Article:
89A winds into Jerome, an old copper mining town precariously perched on the side of a mountain. On the way into Jerome we followed two slow-moving cars so we had to content ourselves with poking along while we watched the scenery. On the way home, however, Mike took advantage of the clear road in front of us to zoom through the hairpin turns.


Cottonwood lies in the Verde Valley along the Verde River, one of the largest perennial streams (meaning that it has water all year; many streams and rivers in Arizona and the Southwest are dry except during the rainy season) in Arizona. Our favorite lunch spot is Bocce where we like to sit outside while we enjoy the Sunday lunch special of 1/2 pizza and house salad. Today we watched numerous Corvettes of various vintages drive up and down the main street, part of the local Verde Valley Vettes poker run.

Because it was such a beautiful day, we took the long way home on the old Black Canyon Highway. Originally built in the 1870's, it was the main stagecoach route from Phoenix to Prescott. Today part of it is incorporated into I-17, and there is about an 8-mile section that runs from the Prescott Country Club subdivision in Dewey-Humboldt to the La Quinta Inn in Prescott. Parts of the road are still dirt, but probably not as bumpy as during the stagecoach days. The BMW is built for off-road riding and it's always fun to get off the pavement and ride on dirt.

Arizona-blue skies, mountains off in the distance, hairpin turns, dirt 'highway' - today's ride reminded us of why we love living in Arizona.

Sunday, September 17, 2017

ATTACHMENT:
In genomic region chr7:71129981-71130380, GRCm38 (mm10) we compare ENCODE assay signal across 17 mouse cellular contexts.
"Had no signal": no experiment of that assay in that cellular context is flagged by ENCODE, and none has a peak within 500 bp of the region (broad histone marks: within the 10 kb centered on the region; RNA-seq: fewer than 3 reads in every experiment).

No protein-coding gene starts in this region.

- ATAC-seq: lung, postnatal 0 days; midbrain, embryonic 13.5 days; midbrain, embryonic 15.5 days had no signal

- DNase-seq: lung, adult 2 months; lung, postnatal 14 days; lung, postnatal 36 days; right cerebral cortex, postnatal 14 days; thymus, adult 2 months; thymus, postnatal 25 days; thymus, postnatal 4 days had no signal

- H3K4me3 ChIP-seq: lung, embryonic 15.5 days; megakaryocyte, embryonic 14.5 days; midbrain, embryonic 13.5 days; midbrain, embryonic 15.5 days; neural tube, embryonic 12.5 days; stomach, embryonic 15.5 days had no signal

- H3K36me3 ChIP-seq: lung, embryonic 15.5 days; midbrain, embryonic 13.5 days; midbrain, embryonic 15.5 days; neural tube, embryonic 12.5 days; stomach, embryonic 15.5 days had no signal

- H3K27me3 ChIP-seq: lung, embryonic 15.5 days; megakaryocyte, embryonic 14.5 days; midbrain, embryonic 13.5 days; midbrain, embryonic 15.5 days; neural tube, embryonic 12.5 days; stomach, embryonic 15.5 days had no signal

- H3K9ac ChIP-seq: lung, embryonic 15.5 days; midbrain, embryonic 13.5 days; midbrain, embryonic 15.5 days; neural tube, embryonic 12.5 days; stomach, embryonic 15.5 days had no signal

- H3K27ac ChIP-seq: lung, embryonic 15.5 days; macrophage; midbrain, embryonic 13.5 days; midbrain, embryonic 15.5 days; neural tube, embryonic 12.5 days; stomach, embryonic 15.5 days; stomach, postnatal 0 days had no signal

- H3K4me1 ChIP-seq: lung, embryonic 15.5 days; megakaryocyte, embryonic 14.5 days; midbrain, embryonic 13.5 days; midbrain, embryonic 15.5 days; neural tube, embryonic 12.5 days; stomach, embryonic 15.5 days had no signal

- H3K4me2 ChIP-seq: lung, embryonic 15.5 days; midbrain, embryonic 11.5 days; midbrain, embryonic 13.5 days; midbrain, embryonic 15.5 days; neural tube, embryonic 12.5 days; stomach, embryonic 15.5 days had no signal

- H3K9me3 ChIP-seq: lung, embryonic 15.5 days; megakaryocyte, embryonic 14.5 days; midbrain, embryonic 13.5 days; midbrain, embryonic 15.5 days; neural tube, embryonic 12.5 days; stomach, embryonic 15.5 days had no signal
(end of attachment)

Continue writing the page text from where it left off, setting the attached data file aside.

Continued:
Local, familiar rides

We spent 5 days riding a BMW in Ireland last month, and while we thoroughly enjoy riding and exploring new places, this weekend we decided to ride a familiar loop near home. The summer monsoons have ended, and while a few puffy white clouds gathered over the Mogollon Rim, we had clear weather for the afternoon. The end of summer monsoons also means cooler temperatures, so instead of wearing my vented light-gray motorcycle pants and a cooling neck wrap, I opted for standard black motorcycle pants and both warm layers to my motorcycle jacket.

We rode a favorite loop:  north on I-17 for a few short miles to the General Crook Trail exit, where we hooked up with Arizona 260 heading west. General George Crook fought for the Union Army during the Civil War, and after that war, like so many career soldiers, was stationed in the southwest. In 1871 he established a supply route that connected forts Verde (Camp Verde today, where we exited the interstate), Apache, and Whipple (now home to the VA Hospital in our town of Prescott).